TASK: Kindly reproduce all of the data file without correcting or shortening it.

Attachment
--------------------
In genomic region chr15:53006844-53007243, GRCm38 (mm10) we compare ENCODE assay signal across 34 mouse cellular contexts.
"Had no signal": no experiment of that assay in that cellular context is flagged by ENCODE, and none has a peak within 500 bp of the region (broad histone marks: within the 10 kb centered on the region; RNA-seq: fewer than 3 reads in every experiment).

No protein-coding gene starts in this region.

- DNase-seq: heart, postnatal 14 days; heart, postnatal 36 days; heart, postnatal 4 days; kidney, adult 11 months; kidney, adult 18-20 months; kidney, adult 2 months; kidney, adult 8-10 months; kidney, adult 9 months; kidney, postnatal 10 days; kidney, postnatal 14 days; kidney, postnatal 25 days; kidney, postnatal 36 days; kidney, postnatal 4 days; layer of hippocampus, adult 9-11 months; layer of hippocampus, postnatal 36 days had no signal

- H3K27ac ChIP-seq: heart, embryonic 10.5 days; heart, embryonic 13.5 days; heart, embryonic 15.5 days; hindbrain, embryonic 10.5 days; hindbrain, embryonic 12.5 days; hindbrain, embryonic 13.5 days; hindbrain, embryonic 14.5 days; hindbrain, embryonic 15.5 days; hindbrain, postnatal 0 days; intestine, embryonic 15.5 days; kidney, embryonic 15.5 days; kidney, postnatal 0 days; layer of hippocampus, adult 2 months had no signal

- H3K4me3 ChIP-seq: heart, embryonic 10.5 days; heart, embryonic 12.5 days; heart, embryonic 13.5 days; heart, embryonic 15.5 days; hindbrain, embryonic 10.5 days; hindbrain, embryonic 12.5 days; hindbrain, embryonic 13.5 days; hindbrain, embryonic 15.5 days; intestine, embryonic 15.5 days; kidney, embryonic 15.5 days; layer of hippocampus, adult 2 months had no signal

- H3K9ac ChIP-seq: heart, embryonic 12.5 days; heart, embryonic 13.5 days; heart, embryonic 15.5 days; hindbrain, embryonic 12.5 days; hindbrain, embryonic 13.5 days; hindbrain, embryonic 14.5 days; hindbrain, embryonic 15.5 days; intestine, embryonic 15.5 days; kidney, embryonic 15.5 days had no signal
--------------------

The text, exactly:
In genomic region chr15:53006844-53007243, GRCm38 (mm10) we compare ENCODE assay signal across 34 mouse cellular contexts.
"Had no signal": no experiment of that assay in that cellular context is flagged by ENCODE, and none has a peak within 500 bp of the region (broad histone marks: within the 10 kb centered on the region; RNA-seq: fewer than 3 reads in every experiment).

No protein-coding gene starts in this region.

- DNase-seq: heart, postnatal 14 days; heart, postnatal 36 days; heart, postnatal 4 days; kidney, adult 11 months; kidney, adult 18-20 months; kidney, adult 2 months; kidney, adult 8-10 months; kidney, adult 9 months; kidney, postnatal 10 days; kidney, postnatal 14 days; kidney, postnatal 25 days; kidney, postnatal 36 days; kidney, postnatal 4 days; layer of hippocampus, adult 9-11 months; layer of hippocampus, postnatal 36 days had no signal

- H3K27ac ChIP-seq: heart, embryonic 10.5 days; heart, embryonic 13.5 days; heart, embryonic 15.5 days; hindbrain, embryonic 10.5 days; hindbrain, embryonic 12.5 days; hindbrain, embryonic 13.5 days; hindbrain, embryonic 14.5 days; hindbrain, embryonic 15.5 days; hindbrain, postnatal 0 days; intestine, embryonic 15.5 days; kidney, embryonic 15.5 days; kidney, postnatal 0 days; layer of hippocampus, adult 2 months had no signal

- H3K4me3 ChIP-seq: heart, embryonic 10.5 days; heart, embryonic 12.5 days; heart, embryonic 13.5 days; heart, embryonic 15.5 days; hindbrain, embryonic 10.5 days; hindbrain, embryonic 12.5 days; hindbrain, embryonic 13.5 days; hindbrain, embryonic 15.5 days; intestine, embryonic 15.5 days; kidney, embryonic 15.5 days; layer of hippocampus, adult 2 months had no signal

- H3K9ac ChIP-seq: heart, embryonic 12.5 days; heart, embryonic 13.5 days; heart, embryonic 15.5 days; hindbrain, embryonic 12.5 days; hindbrain, embryonic 13.5 days; hindbrain, embryonic 14.5 days; hindbrain, embryonic 15.5 days; intestine, embryonic 15.5 days; kidney, embryonic 15.5 days had no signal